Esoteric perhaps in nature, the actual experience of an ‘N’ is, I hope, I think, I believe, much more playful, open, engaging and by design fun. What would be the point of it if it wasn’t fun?
Fields will be represented from many directions: mathematics, curation, anthropology, culture studies, photography, writing, design, business and technology and more. The magic moment is almost here. Tonight, tonight, tonight. —AS
THE FIRST TIME I CAME TO PHNOM PENH, there was a feeling that anything could happen. This was in March, 2014. This was a time in my life that I needed to be in a place where you could try things, make it up, see what happened. Because so much of what I had imagined was going to work simply hadn’t been doing that. I was on the verge of quitting it all. Giving up on the ‘Anything is Possible’ dream that we started Design Kompany with as a limited liability company in Seattle in 2005.
This was the hope, back then: You could do anything you wanted, if you just had a clear picture of what it was. Somehow, the universe would deliver. Regardless of background or income or societal class, the clarity of intent was the key.
A few days after moving into a flat on Street 63, something that I never imagined I would do, I organized a conversation salon called ORIGIN.
What is fromness? Having turned this question about in my heart for the one year on the road in India, Nepal, Viet Nam, Thailand, and Laos, I very much wanted to know.
Having a burning question in your heart is one of the best ways to host a salon.
So I did.
ORIGIN was hosted in an ‘unconference’ format, which I think is a new idea here in Phnom Penh and I’d only first ever heard of it a few years prior at a barcamp in Seattle. You propose a theme, a topic that is, that could be openly interpreted. Here’s how it works. You share about it as a date-time-place and just see who comes. When guests arrive, you host the space in such a way as to invite those who are there to share what they hope to hear, and in this way, a natural and organically formed agenda is devised. On the spot. It’s very nice. We talk together in small circles, only with those who are also interested in exploring the topics that we are. In this way, we make good on our time. We establish real connections. People at ORIGIN, pictured below, seemed to really engage with this style of gathering with new and different others.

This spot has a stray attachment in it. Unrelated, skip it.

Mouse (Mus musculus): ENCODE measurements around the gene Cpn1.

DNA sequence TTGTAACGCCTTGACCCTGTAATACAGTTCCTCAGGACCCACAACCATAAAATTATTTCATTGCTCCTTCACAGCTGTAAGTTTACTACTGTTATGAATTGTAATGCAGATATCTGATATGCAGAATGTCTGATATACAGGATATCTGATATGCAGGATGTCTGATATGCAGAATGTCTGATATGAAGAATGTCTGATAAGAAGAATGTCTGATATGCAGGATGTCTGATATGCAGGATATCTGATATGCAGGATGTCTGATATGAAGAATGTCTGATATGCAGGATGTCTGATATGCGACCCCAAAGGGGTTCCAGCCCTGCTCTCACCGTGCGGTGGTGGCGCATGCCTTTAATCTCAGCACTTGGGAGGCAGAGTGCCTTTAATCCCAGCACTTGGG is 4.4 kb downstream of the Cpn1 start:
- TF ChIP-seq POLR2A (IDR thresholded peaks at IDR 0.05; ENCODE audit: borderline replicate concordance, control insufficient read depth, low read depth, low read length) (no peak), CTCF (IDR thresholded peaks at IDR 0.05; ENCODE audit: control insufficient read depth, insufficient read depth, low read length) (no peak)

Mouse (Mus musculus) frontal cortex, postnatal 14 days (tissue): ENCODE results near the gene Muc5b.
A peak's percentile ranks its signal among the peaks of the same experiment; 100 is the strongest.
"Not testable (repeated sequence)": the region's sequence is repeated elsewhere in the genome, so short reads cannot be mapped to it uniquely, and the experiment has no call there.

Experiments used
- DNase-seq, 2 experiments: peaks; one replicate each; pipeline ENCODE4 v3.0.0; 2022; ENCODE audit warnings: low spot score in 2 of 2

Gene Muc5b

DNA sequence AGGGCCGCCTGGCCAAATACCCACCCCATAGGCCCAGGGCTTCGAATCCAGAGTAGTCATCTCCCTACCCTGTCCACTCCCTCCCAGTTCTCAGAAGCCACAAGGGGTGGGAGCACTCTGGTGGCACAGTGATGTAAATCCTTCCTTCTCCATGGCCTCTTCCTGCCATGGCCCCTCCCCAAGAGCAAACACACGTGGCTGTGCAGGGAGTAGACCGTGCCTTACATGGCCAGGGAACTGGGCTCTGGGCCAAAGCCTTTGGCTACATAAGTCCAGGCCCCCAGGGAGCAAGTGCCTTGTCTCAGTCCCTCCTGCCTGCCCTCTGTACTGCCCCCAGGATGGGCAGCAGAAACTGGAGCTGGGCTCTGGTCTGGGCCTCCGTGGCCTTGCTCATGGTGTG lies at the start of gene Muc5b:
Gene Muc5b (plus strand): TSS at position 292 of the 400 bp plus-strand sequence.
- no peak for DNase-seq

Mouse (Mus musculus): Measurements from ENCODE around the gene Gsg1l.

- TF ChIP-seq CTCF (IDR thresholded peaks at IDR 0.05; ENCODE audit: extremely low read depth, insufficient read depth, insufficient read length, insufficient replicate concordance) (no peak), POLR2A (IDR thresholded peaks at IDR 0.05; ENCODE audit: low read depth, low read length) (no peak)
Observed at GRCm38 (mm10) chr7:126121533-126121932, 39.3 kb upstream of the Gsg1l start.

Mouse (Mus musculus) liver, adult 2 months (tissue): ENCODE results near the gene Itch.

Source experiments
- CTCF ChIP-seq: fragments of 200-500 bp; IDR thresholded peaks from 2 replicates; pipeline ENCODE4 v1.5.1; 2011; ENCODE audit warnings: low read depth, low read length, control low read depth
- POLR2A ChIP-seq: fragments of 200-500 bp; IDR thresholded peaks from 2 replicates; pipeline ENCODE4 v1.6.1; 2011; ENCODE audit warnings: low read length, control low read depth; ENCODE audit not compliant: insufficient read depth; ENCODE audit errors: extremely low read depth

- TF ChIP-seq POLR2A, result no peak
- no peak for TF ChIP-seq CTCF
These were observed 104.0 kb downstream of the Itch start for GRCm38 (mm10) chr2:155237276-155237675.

Here’s a pic:
ONE OF THE GREATEST things I have learned about living in Cambodia is just how open to trying new things that the Cambodian people are. How could I possibly have gotten to know people here, who are from here, when I’d only just arrived myself? Yet there were a lot of people who were local to Phnom Penh who got word of this and came. I really admired and appreciated that.
A lot of times you just throw an idea ‘out there’ and see if it ‘has legs,’ which is just designspeak for, ‘Does anyone really want this?’
In my three years since ORIGIN, I have tried out a lot of other kinds of topics, to mixed reviews and response. I have also gone to other countries and gathered people in different cities, just to see if maybe it was about the place. It’s not. It’s about the people. Whoever comes is the right people, it says in the Open Space manual. Whatever happens is exactly the only thing that could have.
What does this mean?
I will be hosting ORIGIN again.
It will be DK’s last conversation salon in Phnom Penh.
You can also send me a note through the form at the end of this page and ask me how to join with Wing or cash. I’m so excited about ORIGIN 2017, but I’m also more experienced now in salonmaking. The people who come are the right people when you have the clarity of intent communicated very articulately. Are you interested in the topic of ‘fromness?’ Then ORIGIN is for you. What it is not is a place to go if you are otherwise bored, or if no other options come up for you on the day. That is why there are tickets, and they are only available for advance bookings. I’m looking forward to it.